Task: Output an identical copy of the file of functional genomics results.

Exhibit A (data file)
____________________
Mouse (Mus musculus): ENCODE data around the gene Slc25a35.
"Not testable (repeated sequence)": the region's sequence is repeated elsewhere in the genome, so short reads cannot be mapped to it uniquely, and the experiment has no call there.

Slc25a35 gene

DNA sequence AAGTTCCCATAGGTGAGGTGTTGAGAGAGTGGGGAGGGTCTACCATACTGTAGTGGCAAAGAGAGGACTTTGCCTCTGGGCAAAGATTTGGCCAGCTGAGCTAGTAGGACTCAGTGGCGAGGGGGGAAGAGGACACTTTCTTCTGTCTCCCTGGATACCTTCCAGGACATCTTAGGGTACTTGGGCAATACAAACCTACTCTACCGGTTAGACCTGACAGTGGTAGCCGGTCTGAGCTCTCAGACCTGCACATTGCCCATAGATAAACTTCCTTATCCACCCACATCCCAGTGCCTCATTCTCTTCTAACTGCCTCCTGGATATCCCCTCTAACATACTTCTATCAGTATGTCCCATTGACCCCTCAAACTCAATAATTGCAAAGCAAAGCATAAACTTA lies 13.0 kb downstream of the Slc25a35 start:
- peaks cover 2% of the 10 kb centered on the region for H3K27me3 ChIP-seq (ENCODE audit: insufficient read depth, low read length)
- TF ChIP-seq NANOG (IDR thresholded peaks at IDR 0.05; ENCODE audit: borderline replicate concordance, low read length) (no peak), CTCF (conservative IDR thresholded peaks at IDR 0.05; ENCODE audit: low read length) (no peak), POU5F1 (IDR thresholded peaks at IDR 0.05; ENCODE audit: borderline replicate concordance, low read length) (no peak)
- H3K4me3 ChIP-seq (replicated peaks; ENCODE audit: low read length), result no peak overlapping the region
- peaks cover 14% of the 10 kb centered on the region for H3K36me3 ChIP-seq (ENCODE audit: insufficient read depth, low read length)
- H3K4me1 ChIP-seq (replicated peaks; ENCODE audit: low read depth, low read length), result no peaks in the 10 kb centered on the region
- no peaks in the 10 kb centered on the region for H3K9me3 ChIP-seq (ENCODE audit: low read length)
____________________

Mouse (Mus musculus): ENCODE data around the gene Slc25a35.
"Not testable (repeated sequence)": the region's sequence is repeated elsewhere in the genome, so short reads cannot be mapped to it uniquely, and the experiment has no call there.

Slc25a35 gene

DNA sequence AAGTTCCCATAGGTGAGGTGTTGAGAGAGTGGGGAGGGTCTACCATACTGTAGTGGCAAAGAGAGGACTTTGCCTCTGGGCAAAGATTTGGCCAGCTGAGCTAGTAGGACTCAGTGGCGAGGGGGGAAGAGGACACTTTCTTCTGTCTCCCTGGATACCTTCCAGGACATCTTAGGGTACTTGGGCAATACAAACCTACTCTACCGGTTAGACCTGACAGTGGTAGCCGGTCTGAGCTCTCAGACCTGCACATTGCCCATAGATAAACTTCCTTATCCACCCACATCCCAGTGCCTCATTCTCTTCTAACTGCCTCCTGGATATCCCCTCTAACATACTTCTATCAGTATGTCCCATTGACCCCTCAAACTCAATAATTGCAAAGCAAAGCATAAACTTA lies 13.0 kb downstream of the Slc25a35 start:
- peaks cover 2% of the 10 kb centered on the region for H3K27me3 ChIP-seq (ENCODE audit: insufficient read depth, low read length)
- TF ChIP-seq NANOG (IDR thresholded peaks at IDR 0.05; ENCODE audit: borderline replicate concordance, low read length) (no peak), CTCF (conservative IDR thresholded peaks at IDR 0.05; ENCODE audit: low read length) (no peak), POU5F1 (IDR thresholded peaks at IDR 0.05; ENCODE audit: borderline replicate concordance, low read length) (no peak)
- H3K4me3 ChIP-seq (replicated peaks; ENCODE audit: low read length), result no peak overlapping the region
- peaks cover 14% of the 10 kb centered on the region for H3K36me3 ChIP-seq (ENCODE audit: insufficient read depth, low read length)
- H3K4me1 ChIP-seq (replicated peaks; ENCODE audit: low read depth, low read length), result no peaks in the 10 kb centered on the region
- no peaks in the 10 kb centered on the region for H3K9me3 ChIP-seq (ENCODE audit: low read length)